Begijnhof

Amsterdam – Netherlands – October 2019

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Summary

Begijnhof is a neighborhood of Amsterdam so hidden that it can escape if you take a careful look at the city. It would be a real mistake: let’s go in and find out what’s hidden inside it and evaluate accessibility!

Perhaps not everyone knows that behind a door in Spui Square,in the center of Amsterdam,hides one of the most peculiar places in the city: the Begijnhofdistrict. This incredible place is nothing more than a medieval courtyard where the beghine once lived, the women belonging to a Catholic fraternity.

Its history has ancient origins, even unknown: in an indefinite period of the fourteenth century this courtyard was transformed into a residence for the beghine,women who led a life similar to the nuns but having greater autonomy and freedom. When the ban on professing the Catholic faith was imposed in the 16th century, Begijnhof remained the only Catholic institution to survive due to the fact that the houses were owned by the Beghine. On the other hand, however, they had to give up the chapel, but it was replaced with a church hidden behind the facades of some houses just like a real clandestine church (still open to visit).

The last beghina survived until 1971 and the houses overlooking the old courtyard are inhabited by private individuals.
The most famous beghina was Cornelia Arens:legend has it that the woman wanted to be buried in the ditch instead of in the church but when she died she was buried inside the church. The next morning the coffin lay inexplicably in the ditch, like his desire. The phenomenon repeated itself several times until it was decided to set up his tomb right in the ditch.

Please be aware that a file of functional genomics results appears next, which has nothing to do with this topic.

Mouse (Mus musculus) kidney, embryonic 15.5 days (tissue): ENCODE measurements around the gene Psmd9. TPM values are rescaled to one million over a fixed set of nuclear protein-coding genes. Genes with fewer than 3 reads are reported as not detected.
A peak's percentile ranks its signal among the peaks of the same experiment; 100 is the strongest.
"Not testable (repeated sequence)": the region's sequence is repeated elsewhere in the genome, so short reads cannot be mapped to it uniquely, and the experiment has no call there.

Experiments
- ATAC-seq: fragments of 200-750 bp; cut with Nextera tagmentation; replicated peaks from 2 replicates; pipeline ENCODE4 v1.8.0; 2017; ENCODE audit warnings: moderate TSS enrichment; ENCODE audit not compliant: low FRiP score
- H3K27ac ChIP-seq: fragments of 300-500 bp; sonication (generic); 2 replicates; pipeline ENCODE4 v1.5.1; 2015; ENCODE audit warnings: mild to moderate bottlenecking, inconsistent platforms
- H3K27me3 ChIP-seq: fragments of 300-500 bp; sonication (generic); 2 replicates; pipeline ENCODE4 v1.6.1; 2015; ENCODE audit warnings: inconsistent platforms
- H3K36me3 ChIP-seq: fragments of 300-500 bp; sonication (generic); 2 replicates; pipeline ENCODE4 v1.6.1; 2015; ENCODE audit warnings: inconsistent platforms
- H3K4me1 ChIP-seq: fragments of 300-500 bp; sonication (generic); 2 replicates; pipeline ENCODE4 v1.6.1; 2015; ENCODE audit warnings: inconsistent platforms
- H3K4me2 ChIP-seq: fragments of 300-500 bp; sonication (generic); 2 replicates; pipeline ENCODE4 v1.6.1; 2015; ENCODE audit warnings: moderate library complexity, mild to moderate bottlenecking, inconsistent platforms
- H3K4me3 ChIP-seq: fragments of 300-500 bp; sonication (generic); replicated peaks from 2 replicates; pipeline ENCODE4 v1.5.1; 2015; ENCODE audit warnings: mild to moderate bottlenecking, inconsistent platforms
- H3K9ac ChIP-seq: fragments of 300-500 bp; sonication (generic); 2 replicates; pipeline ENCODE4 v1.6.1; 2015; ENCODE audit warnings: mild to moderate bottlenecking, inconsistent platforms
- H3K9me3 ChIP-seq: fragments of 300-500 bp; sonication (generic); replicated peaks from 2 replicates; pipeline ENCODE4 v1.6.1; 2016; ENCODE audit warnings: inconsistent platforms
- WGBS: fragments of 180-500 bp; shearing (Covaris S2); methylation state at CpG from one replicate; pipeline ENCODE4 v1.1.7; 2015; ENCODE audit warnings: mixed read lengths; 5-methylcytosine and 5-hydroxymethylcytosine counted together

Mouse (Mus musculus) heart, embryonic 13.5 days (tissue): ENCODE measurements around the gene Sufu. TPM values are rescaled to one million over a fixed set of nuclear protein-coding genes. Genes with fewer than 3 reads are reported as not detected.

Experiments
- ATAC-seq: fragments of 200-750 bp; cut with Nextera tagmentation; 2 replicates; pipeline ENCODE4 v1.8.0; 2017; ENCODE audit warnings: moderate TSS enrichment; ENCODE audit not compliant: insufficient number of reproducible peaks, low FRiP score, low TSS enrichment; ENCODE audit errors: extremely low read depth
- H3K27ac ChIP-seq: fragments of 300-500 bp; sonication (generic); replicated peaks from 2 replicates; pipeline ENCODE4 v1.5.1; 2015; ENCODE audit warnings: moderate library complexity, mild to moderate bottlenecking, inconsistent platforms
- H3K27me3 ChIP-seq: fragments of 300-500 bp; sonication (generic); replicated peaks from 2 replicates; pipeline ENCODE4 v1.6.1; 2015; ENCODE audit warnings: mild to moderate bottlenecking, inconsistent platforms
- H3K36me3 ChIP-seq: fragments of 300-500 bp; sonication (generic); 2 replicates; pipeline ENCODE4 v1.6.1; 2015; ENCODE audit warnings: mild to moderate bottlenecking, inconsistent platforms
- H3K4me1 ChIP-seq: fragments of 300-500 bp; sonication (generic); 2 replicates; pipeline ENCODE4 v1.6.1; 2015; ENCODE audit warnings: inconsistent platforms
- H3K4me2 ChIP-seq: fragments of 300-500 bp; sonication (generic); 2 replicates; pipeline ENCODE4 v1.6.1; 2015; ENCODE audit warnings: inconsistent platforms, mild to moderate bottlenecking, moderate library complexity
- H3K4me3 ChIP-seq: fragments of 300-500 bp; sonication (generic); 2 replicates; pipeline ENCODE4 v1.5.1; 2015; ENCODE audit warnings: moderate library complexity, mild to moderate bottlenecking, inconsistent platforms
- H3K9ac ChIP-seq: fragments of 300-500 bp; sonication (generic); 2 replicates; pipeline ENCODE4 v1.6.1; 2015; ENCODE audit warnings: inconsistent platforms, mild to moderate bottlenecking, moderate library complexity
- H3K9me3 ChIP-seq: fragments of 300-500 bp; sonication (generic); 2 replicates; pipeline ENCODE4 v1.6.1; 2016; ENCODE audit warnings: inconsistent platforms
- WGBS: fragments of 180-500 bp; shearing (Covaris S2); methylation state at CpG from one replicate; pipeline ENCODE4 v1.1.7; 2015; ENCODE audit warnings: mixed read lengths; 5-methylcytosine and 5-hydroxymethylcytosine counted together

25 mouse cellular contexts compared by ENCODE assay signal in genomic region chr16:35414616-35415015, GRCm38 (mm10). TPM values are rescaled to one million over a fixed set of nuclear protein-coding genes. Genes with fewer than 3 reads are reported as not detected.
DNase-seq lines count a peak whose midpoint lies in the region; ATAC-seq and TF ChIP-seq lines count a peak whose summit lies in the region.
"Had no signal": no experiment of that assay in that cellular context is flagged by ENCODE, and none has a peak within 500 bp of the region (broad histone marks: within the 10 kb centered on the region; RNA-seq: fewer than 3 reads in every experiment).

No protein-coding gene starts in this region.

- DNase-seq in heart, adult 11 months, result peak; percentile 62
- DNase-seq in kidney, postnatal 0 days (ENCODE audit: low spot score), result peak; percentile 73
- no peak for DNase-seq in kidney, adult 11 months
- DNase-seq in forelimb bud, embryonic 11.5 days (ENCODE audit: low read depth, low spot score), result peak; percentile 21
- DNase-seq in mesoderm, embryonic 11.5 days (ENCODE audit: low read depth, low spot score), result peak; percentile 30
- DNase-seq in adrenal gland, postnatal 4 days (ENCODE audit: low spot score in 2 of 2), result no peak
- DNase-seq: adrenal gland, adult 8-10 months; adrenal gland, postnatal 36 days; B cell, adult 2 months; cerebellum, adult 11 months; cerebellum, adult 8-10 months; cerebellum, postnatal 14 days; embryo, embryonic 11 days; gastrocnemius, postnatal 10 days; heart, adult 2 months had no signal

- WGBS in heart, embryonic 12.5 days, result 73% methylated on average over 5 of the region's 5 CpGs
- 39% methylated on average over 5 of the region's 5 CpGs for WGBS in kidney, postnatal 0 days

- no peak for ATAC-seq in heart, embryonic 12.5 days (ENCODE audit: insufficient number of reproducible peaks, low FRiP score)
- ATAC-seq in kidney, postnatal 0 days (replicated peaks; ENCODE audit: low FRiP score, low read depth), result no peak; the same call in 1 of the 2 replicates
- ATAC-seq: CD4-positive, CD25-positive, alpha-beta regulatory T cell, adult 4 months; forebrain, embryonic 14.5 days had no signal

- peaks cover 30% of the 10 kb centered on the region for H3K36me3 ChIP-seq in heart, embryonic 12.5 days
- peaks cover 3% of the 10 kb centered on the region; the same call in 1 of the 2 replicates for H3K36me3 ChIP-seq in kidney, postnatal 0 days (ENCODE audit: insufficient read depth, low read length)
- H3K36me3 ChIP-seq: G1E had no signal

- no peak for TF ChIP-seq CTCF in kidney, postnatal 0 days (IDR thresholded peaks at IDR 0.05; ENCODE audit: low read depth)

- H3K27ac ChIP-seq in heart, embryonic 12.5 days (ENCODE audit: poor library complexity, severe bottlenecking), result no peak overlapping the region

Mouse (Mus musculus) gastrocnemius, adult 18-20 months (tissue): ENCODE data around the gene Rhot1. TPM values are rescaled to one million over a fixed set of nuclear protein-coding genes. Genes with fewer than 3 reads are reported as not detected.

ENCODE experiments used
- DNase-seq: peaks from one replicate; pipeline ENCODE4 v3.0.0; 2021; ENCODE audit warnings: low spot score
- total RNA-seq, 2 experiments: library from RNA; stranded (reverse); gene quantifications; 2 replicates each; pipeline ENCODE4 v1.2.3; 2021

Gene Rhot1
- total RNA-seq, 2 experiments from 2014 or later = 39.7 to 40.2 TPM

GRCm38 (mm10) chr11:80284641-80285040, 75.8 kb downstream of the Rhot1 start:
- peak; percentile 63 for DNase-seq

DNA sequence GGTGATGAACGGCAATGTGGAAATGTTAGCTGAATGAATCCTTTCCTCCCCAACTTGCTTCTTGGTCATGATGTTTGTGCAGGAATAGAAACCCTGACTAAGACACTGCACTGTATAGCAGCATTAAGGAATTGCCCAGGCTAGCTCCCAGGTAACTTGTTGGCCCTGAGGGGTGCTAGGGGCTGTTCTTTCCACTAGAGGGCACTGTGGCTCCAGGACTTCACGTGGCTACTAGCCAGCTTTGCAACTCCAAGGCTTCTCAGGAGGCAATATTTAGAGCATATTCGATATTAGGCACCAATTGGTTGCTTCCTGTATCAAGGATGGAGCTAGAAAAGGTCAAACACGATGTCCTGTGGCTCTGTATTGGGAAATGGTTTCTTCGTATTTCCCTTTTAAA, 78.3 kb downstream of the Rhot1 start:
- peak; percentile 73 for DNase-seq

The Begijnhof district is open daily from 9 a.m. to 5 p.m. During this time you can also visit the chapel and walk along paths reserved for visitors.

Really interesting to take a look at Begijnhof if you’re in Amsterdam: it’s amazing to discover how enchanting this quiet and quiet courtyard in the center. Inside the silence is really surreal interrupted only by the songs that, during my visit, came from the small and hidden church (absolutely to visit).

Passing the gate from which you enter Begijnhof you can see on the left the famous house “Houten Huys“, built in 1528, one of only two wooden houses still existing in Amsterdam. Currently this house still serves as a dwelling.

Begijnhof is a hidden and rare Amsterdam gem: the neighborhood is perfectly accessible to all and free of architectural barriers and for this reason its visit is recommended to everyone, even a disabled person with a wheelchair.

Photo: Begijnhof

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